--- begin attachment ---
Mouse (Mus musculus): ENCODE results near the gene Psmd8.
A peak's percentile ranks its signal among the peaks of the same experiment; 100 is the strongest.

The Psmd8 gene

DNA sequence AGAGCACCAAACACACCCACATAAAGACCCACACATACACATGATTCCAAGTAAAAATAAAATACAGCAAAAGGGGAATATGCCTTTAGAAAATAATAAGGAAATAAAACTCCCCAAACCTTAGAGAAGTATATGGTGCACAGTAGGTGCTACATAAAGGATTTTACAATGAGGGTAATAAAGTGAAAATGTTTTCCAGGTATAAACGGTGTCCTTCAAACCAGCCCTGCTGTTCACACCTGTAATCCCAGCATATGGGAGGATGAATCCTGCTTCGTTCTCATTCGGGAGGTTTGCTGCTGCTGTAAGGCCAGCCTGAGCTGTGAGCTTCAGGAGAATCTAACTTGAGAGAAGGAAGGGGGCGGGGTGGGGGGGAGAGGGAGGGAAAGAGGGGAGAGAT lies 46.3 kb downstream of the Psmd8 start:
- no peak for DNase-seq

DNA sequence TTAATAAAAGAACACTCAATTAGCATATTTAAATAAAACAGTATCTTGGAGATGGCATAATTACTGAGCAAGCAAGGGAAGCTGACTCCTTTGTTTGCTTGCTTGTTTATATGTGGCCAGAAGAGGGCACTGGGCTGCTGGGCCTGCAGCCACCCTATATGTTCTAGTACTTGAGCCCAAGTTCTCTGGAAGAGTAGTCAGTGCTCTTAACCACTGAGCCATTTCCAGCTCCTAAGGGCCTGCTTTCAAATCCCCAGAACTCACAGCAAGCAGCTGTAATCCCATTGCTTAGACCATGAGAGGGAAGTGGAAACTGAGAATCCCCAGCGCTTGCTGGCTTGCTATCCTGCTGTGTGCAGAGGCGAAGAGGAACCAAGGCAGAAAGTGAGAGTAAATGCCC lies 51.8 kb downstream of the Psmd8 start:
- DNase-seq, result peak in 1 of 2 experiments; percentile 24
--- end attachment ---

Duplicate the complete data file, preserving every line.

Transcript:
Mouse (Mus musculus): ENCODE results near the gene Psmd8.
A peak's percentile ranks its signal among the peaks of the same experiment; 100 is the strongest.

The Psmd8 gene

DNA sequence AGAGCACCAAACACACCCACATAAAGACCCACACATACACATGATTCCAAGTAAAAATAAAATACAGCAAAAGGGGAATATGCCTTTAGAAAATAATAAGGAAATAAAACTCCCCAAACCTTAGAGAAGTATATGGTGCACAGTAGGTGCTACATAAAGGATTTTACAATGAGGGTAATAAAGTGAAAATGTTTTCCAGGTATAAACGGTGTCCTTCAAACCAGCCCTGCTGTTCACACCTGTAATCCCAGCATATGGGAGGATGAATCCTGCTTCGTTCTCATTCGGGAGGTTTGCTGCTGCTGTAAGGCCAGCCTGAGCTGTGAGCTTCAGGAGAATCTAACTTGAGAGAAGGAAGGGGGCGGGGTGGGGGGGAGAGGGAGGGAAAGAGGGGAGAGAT lies 46.3 kb downstream of the Psmd8 start:
- no peak for DNase-seq

DNA sequence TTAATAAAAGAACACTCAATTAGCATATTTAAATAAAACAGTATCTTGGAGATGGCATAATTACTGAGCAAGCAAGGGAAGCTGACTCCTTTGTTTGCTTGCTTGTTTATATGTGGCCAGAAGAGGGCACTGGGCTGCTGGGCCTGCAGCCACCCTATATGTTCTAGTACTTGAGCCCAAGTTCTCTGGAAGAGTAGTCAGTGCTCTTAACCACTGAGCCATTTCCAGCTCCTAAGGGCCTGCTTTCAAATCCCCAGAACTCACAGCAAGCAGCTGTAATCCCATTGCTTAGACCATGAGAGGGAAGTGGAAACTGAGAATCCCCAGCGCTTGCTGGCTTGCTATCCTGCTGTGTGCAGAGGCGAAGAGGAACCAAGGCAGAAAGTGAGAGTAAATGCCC lies 51.8 kb downstream of the Psmd8 start:
- DNase-seq, result peak in 1 of 2 experiments; percentile 24